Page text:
Today’s Bible Reading: Numbers 31-32, Psalm 60, Matthew 25:14-30, Romans 8:18-30 Matthew 25:14-30: Carrying on with Jesus’ teaching about how to get ready for his return, now is the famous parable of the talents. A “talent” was a monetary unit worth around twenty years' work for a laborer. In very rough contemporary terms, then, if we say a reasonable but not expansive working wage was about $50,000, each unit equates to about $1 million. This is not a small amount of money. They are being given a considerable responsibility. The story unfolds along familiar lines—they are each given responsibility according to their abilities. One receives five talents, another two, and another one. The ones with five and two talents find ways to multiply what they have been given. But the one with one talent instead buries the talent to keep it safe. Why does he bury the talent? Because he is afraid (25:25).…

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    March 12, 2017: Be Ready

    By Josh Moody

    Today’s Bible Reading: Numbers 28-30, Psalm 59, Matthew 25:1-13, Romans 8:1-17 Matthew 25:1-13: The Master storyteller takes another story from contemporary life, familiar to his original hearers, and uses it to bring into sharp focus the lesson he has been teaching them. Imagine a wedding. Imagine two sets of bridesmaids. As sometimes happens, the bridegroom is much delayed—so much so, in this instance, that the bridesmaids become drowsy and fall asleep. Suddenly the bridegroom arrives! They all hurry to get ready for the wedding. But only one set of “virgins,” the young ladies attending the wedding, had prepared for the circumstance of the bridegroom being delayed—they had extra oil for their lamp. The other set of bridesmaids had not prepared. When they asked for extra oil from those who had some, they were refused because then there would not be enough to go around. So they have to hurry out and buy some…

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    March 11, 2017: Be Found Faithful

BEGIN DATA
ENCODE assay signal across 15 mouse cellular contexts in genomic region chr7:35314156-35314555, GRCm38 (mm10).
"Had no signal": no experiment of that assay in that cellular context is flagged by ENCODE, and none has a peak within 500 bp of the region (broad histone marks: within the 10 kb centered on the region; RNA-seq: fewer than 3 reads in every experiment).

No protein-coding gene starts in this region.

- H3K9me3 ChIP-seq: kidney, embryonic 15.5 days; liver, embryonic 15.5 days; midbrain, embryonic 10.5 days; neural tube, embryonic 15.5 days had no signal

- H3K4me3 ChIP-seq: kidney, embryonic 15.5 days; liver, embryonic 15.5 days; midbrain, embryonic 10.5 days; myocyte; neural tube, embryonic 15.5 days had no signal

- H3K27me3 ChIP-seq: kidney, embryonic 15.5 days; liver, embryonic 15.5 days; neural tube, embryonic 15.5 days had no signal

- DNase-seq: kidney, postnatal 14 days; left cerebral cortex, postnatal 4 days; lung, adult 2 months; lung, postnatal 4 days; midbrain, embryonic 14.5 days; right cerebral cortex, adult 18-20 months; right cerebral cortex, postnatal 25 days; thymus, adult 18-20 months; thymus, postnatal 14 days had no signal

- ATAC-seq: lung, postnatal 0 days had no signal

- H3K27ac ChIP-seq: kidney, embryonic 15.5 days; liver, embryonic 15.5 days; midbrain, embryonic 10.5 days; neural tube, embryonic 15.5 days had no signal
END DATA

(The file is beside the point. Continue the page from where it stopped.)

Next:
By Josh Moody

    Today’s Bible Reading: Numbers 26-27, Psalm 58, Matthew 24:34-51, Romans 7:13-25 Matthew 24:34-51: As Jesus looks ahead to his return, he makes the amazingly strong statement in verse 36, that should forever have prevented anyone from predicting when he was going to return. What does Jesus mean when he says that even the Son does not know the day and hour? Apart from underlining the futility of human prediction—which it surely does—how can it be possible that God the Son has any area of knowledge that is lacking (for part of the definition of God is that he is omniscient)? I will leave the imponderables to the commentaries, but suffice it to say at this point that God the Son as fully God knew all, but here he showed his submission to the Father’s will as an example to us of humility. However you understand the divinity and humanity of the Son, though,…

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    March 10, 2017: Fig Tree

    By Josh Moody

    Today’s Bible Reading: Numbers 23-25, Psalm 57, Matthew 24:15-35, Romans 7:1-12 Matthew 24:15-35: These verses have caused considerable head scratching among faithful Bible believers, and it is important that we hold to the teaching here with consistency to avoid shrillness and clear mistakes without love and acceptance of legitimate differences of opinion. The first part of this section most clearly refers to the fall of Jerusalem in AD 70. The Jewish historian Josephus describes these days—a four-year long siege—with particular harshness and devastating impact. The “abomination that causes desolation” (24:15) is a quotation from the Book of Daniel, which may have first been interpreted as referring to the sacrilege of the altar that took place in 168 BC under the Maccabees but (“let the reader understand”) was intended to finally find its fulfillment in the yet more devastating desolation of AD 70. The temple was torn down, starvation, cannibalism, horrors unimaginable. The church…

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    March 9, 2017: Endure and Proclaim

    By Josh Moody

    Today’s Bible Reading: Numbers 21-22, Psalm 56, Matthew 24:1-14, Romans 6:15-23 Matthew 24:1-14: Having denounced fake religion, Jesus’ disciples point out to him how impressive the temple buildings were. Perhaps they thought that this at least was a sign of something genuine and honoring to God. Jesus, however, prophesies that—which has come true—that even the temple will be destroyed. He is now our temple, and through him we have access to God, we worship in Spirit and in truth. In the next section, Jesus casts his eye towards the end. The key interpretive grid for these verses (which run all the way to verse 51, and that end with a parable that explains his teaching) is that Jesus again and again insists that no one knows the day or the hour when the end shall come (24:36). We are to watch out then for those who come prophesying say, “Here he is,” or…